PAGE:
Illinois Law Firm Recovers No Attorney's Fees After Trial Court Concluded The Firm Breached Its Fiduciary Duties
An Illinois appellate court affirmed the adjudication of a firm's attorney's liens down to zero, where the discharged firm failed to provide any evidence of the amount of hours it had spent on the case, and also where the firm had engaged in multiple breaches of its fiduciary duties to its clients. As a matter of law, the firm was not barred from receiving attorney's fees, but the breaches of fiduciary duty were reasonable factors for the trial court to consider in determining the appropriate amount of fees to award.
Scot Vandenberg (Vandenberg) was paralyzed after he fell off the upper deck of a yacht manufactured by Brunswick Corporation and Brunswick Boat Group (collectively, Brunswick), which was owned and operated by RQM, LLC (RQM). The McNabola Law Group (previously known as Cogan & McNabola, P.C., referred to as the Firm) represented Vandenberg and his wife (collectively, the Vandenbergs) in a negligence and strict liability action against Brunswick and RQM. The Vandenbergs signed a contingency fee agreement with the Firm, and agreed to pay the Firm's actual expenses. The fee agreement also provided for compensation to the Firm in the event the Firm withdrew prior to the resolution of the Vandenbergs' claims. In that case, the Vandenbergs agreed to pay the Firm at a rate of $450 per hour for the time spent on the claims, or 33.33% of the amount being offered in settlement at the time of the request to withdraw, whichever was greater.
Nearly five years later—and after a settlement was reached with RQM—the parties went to trial against Brunswick. After a three-week trial, the case was submitted to the jury for deliberation. While the jury deliberated, Brunswick's counsel called Mr. McNabola (McNabola) and offered a $25 million dollar settlement. McNabola relayed the offer to the Vandenbergs, who told McNabola to accept it. However, before McNabola told Brunswick's counsel of the acceptance, the judge's clerk called McNabola about a jury note. The judge's clerk read McNabola the jury's note, which asked: "Can we find fault with RQM, without finding fault with Brunswick?" McNabola told the judge's clerk not to do anything else because he wanted to try to settle the case.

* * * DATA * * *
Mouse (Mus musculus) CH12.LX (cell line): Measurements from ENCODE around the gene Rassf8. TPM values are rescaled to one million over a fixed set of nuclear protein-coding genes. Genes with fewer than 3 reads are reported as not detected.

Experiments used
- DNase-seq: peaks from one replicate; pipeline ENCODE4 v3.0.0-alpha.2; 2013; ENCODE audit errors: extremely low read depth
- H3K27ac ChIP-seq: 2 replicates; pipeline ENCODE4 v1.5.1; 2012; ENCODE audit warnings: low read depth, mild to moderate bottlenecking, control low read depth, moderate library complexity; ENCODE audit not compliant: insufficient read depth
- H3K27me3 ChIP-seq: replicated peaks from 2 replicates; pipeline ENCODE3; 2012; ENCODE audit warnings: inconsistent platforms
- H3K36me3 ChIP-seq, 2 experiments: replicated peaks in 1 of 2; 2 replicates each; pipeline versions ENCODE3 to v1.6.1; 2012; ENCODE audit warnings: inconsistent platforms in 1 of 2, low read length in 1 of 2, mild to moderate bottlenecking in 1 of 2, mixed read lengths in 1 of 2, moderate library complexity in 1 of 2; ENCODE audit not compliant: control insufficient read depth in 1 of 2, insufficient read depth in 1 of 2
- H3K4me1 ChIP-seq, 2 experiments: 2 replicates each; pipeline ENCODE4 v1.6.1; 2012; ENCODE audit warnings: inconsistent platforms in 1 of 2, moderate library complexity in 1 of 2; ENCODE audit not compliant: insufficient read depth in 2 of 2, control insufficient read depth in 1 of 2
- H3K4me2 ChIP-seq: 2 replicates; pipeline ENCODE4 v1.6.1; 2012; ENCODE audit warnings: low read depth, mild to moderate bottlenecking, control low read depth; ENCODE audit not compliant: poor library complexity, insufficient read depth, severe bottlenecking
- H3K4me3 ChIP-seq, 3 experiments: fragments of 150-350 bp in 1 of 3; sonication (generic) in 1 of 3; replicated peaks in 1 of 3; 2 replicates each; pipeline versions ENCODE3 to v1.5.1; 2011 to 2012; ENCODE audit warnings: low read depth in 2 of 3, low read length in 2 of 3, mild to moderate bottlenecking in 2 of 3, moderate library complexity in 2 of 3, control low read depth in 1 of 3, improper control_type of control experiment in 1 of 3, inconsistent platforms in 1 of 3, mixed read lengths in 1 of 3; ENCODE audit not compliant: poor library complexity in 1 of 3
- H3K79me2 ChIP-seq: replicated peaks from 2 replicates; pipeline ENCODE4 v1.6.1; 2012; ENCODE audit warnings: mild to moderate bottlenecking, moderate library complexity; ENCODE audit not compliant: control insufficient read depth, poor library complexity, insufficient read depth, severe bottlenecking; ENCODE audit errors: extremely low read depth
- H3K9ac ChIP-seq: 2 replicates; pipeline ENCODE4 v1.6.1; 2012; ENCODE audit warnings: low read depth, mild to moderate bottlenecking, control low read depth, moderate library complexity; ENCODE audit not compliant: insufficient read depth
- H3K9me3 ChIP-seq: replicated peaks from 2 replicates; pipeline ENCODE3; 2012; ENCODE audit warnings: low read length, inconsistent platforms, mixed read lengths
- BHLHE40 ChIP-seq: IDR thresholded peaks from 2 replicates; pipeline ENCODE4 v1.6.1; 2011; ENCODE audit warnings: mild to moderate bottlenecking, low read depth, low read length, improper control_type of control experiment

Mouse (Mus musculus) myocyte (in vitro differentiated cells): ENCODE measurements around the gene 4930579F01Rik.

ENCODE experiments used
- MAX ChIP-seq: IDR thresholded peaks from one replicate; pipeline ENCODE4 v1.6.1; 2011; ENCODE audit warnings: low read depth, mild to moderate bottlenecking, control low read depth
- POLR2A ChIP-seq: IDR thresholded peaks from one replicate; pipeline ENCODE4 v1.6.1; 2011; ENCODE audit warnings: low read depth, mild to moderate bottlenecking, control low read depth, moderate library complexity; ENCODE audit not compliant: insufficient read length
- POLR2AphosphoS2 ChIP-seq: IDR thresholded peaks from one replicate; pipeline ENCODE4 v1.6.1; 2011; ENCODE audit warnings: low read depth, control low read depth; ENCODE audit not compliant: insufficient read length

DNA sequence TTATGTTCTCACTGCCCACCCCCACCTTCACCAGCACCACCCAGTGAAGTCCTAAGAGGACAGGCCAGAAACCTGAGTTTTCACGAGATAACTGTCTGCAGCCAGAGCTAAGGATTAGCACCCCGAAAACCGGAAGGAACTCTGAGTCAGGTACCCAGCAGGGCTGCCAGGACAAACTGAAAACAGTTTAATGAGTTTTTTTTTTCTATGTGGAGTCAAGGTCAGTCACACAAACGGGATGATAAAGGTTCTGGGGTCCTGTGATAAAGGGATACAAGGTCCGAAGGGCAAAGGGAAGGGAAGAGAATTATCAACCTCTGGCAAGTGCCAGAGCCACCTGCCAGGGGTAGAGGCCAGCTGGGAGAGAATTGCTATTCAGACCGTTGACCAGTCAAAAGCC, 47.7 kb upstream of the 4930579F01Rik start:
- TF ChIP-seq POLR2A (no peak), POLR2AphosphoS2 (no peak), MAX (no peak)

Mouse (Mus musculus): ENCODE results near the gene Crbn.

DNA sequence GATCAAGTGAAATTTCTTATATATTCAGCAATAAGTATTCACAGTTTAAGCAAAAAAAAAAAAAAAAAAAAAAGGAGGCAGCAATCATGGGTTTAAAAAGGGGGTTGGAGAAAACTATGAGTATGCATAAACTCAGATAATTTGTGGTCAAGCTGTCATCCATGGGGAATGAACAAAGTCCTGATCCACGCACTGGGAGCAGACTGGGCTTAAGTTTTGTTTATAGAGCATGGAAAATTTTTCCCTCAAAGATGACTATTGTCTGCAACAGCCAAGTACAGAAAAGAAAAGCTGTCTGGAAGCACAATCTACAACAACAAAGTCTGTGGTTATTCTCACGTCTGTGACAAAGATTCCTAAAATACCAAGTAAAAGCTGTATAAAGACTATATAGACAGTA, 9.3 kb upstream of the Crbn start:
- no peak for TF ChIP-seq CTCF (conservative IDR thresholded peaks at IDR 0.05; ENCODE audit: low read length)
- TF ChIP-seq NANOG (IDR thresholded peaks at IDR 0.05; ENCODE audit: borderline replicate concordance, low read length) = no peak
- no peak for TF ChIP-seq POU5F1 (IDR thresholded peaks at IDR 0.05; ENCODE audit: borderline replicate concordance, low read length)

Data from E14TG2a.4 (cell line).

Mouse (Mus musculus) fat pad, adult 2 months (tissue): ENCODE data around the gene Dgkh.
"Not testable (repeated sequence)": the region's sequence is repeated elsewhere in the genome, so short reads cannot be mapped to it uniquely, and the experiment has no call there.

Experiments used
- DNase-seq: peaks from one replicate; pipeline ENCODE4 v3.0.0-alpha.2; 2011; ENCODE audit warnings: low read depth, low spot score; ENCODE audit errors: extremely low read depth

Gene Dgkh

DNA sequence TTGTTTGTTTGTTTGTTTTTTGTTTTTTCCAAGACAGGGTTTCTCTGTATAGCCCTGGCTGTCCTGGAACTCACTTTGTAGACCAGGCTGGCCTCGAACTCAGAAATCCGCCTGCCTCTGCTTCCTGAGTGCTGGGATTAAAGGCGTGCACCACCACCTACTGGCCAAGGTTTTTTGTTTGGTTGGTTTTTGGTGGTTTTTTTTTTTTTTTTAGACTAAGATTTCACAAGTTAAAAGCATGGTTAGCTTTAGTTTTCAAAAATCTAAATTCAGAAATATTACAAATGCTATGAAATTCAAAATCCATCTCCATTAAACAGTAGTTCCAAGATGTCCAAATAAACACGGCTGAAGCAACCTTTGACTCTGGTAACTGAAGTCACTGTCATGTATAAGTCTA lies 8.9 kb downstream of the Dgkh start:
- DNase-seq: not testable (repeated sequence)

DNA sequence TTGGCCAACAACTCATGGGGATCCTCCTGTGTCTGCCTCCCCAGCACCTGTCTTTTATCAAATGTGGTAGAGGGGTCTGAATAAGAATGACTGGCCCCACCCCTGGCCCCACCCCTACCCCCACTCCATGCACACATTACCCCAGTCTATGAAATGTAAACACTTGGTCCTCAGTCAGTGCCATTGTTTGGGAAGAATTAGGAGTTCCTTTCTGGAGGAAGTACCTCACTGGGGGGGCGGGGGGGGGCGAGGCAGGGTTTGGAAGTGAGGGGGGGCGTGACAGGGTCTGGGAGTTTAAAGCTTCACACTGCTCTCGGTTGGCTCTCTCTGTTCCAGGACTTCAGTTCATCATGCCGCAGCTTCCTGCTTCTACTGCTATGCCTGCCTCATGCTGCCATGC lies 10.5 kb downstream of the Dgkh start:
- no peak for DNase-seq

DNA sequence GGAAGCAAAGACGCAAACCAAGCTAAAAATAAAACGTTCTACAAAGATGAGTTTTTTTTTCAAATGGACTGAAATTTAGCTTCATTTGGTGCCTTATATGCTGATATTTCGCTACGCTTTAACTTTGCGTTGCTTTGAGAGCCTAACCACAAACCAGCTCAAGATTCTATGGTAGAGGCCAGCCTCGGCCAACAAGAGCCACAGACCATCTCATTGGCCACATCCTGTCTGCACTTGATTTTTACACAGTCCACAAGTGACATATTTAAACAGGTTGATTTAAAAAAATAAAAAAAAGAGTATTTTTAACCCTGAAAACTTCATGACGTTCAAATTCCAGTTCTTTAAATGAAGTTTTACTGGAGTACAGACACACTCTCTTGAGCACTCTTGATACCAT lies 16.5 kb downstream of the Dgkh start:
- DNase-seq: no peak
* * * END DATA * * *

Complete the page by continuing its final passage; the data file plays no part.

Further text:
McNabola then called Brunswick's counsel and accepted the settlement offer. Soon after, the judge's clerk instructed both parties to return to court where they were informed of the contents of the jury note and the time it was delivered. The parties then entered the settlement agreement on the record, and the case was dismissed.
The jury was allowed to deliberate to verdict, and they reached one in favor of Brunswick. Subsequently, due to McNabola's conduct with respect to the jury note, Brunswick filed a motion to vacate the settlement on the grounds that it had been procured by fraud and mistake. After a hearing on the motion, the settlement agreement was vacated, and the court entered judgment in favor of Brunswick.
The Vandenbergs then discharged the Firm and retained new counsel. A motion to vacate the judgment in favor of Brunswick and enforce the settlement agreement was filed by their new counsel. A judge found that the settlement had been entered into the record after all parties had been made aware of the jury note and the time the note had been recorded and, therefore, reinstated the $25 million settlement agreement.
After the settlement was reinstated, the Vandenbergs filed a motion to adjudicate the Firm's attorney's liens for fees and expenses. They claimed the Firm had breached its fiduciary duties to the Vandenbergs in a number of ways, and thus not entitled to any fees from the reinstated settlement. In response, the Firm filed a petition for fees and expenses, contending it was entitled to the full contingency fee from the $25 million settlement, plus interest, minus the Vandenbergs' subsequent counsel's quantum meruit fee. The Firm also argued it was entitled to the deferred contingency fee from the RQM settlement and reimbursement of its reasonable expenses, which totaled over $169,000.